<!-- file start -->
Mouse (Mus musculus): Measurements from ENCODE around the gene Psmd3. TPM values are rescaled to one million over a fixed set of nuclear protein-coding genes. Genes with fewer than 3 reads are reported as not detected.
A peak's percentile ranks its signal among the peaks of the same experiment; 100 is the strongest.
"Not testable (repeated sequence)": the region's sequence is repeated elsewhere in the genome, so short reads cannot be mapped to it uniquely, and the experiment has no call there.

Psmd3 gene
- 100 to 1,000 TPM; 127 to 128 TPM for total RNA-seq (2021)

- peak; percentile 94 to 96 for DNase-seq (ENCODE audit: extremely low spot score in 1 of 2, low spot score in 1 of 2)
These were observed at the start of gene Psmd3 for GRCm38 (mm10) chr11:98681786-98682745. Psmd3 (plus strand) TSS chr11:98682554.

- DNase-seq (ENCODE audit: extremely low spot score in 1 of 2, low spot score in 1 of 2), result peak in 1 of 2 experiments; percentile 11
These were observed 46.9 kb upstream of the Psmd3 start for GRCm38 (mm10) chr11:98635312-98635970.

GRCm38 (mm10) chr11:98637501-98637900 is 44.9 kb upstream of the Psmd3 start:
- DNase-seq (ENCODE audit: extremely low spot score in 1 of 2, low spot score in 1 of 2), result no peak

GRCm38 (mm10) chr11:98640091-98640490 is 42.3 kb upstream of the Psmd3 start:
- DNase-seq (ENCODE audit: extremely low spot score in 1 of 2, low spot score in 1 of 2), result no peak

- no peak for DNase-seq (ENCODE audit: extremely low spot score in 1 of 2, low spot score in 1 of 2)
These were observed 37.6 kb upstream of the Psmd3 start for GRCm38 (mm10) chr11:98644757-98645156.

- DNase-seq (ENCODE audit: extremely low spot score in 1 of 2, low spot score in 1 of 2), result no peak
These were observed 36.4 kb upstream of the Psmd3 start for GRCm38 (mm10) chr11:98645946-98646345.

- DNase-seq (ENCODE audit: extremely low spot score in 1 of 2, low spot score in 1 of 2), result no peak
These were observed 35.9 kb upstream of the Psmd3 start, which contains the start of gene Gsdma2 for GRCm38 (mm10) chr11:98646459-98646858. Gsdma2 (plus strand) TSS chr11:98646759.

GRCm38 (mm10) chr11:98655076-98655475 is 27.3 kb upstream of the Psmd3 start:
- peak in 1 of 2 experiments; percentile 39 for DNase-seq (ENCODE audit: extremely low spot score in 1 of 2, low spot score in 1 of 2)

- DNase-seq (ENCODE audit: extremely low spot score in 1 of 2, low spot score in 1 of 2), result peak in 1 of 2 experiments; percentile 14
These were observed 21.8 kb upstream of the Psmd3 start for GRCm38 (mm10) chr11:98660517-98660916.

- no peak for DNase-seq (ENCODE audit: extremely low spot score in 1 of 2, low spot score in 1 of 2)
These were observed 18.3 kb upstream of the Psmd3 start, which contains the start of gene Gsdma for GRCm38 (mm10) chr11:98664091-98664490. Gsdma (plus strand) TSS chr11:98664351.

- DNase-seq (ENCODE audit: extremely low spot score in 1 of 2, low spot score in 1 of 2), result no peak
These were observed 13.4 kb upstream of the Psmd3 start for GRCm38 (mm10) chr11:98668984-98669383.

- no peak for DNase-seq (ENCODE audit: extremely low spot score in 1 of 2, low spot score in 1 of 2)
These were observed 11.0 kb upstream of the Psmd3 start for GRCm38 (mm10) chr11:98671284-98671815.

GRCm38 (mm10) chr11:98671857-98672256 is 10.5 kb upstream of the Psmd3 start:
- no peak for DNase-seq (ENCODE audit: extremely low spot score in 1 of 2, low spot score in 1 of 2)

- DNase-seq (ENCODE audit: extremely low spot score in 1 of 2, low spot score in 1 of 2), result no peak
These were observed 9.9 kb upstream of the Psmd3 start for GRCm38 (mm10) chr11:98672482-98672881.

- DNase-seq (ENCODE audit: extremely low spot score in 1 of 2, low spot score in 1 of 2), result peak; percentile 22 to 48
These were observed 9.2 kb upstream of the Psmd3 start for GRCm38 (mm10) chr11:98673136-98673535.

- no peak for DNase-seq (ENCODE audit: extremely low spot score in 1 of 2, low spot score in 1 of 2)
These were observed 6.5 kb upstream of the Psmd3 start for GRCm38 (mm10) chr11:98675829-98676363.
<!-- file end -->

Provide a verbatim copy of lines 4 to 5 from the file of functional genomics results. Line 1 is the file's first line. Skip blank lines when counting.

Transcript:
Psmd3 gene
- 100 to 1,000 TPM; 127 to 128 TPM for total RNA-seq (2021)